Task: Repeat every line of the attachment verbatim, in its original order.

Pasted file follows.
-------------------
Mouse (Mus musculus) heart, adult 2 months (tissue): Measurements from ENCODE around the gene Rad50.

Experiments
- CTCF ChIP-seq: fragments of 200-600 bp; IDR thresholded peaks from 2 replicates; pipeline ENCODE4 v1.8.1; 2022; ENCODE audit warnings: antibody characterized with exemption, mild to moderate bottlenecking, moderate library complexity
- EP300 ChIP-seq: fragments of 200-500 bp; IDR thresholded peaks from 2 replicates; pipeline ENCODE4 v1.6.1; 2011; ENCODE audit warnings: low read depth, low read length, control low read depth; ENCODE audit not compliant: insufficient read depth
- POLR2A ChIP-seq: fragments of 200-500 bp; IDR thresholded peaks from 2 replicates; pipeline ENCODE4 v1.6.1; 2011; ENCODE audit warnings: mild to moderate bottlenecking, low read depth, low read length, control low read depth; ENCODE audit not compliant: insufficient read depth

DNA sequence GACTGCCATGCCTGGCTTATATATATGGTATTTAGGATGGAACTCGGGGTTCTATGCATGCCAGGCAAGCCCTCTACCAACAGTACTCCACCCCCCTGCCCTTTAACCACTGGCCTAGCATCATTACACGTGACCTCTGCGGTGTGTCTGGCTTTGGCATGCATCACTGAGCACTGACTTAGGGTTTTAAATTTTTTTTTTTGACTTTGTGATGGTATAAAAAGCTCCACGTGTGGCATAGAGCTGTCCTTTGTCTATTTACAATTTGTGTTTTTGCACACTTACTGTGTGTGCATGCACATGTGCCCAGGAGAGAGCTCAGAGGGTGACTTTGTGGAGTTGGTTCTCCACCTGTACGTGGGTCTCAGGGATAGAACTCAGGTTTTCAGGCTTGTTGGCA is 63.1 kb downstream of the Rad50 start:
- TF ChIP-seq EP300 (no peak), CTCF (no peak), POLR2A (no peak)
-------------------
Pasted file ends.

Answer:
Mouse (Mus musculus) heart, adult 2 months (tissue): Measurements from ENCODE around the gene Rad50.

Experiments
- CTCF ChIP-seq: fragments of 200-600 bp; IDR thresholded peaks from 2 replicates; pipeline ENCODE4 v1.8.1; 2022; ENCODE audit warnings: antibody characterized with exemption, mild to moderate bottlenecking, moderate library complexity
- EP300 ChIP-seq: fragments of 200-500 bp; IDR thresholded peaks from 2 replicates; pipeline ENCODE4 v1.6.1; 2011; ENCODE audit warnings: low read depth, low read length, control low read depth; ENCODE audit not compliant: insufficient read depth
- POLR2A ChIP-seq: fragments of 200-500 bp; IDR thresholded peaks from 2 replicates; pipeline ENCODE4 v1.6.1; 2011; ENCODE audit warnings: mild to moderate bottlenecking, low read depth, low read length, control low read depth; ENCODE audit not compliant: insufficient read depth

DNA sequence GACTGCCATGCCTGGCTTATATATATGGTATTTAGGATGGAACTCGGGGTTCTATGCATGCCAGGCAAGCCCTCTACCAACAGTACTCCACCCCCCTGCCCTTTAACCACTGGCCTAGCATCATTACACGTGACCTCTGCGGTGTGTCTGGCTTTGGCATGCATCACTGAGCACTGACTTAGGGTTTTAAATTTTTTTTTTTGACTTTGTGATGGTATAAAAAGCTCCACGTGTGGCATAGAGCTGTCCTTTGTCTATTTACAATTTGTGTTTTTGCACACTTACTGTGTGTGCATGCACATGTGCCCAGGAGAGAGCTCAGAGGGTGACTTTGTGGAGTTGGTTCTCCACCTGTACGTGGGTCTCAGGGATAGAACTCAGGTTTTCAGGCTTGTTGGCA is 63.1 kb downstream of the Rad50 start:
- TF ChIP-seq EP300 (no peak), CTCF (no peak), POLR2A (no peak)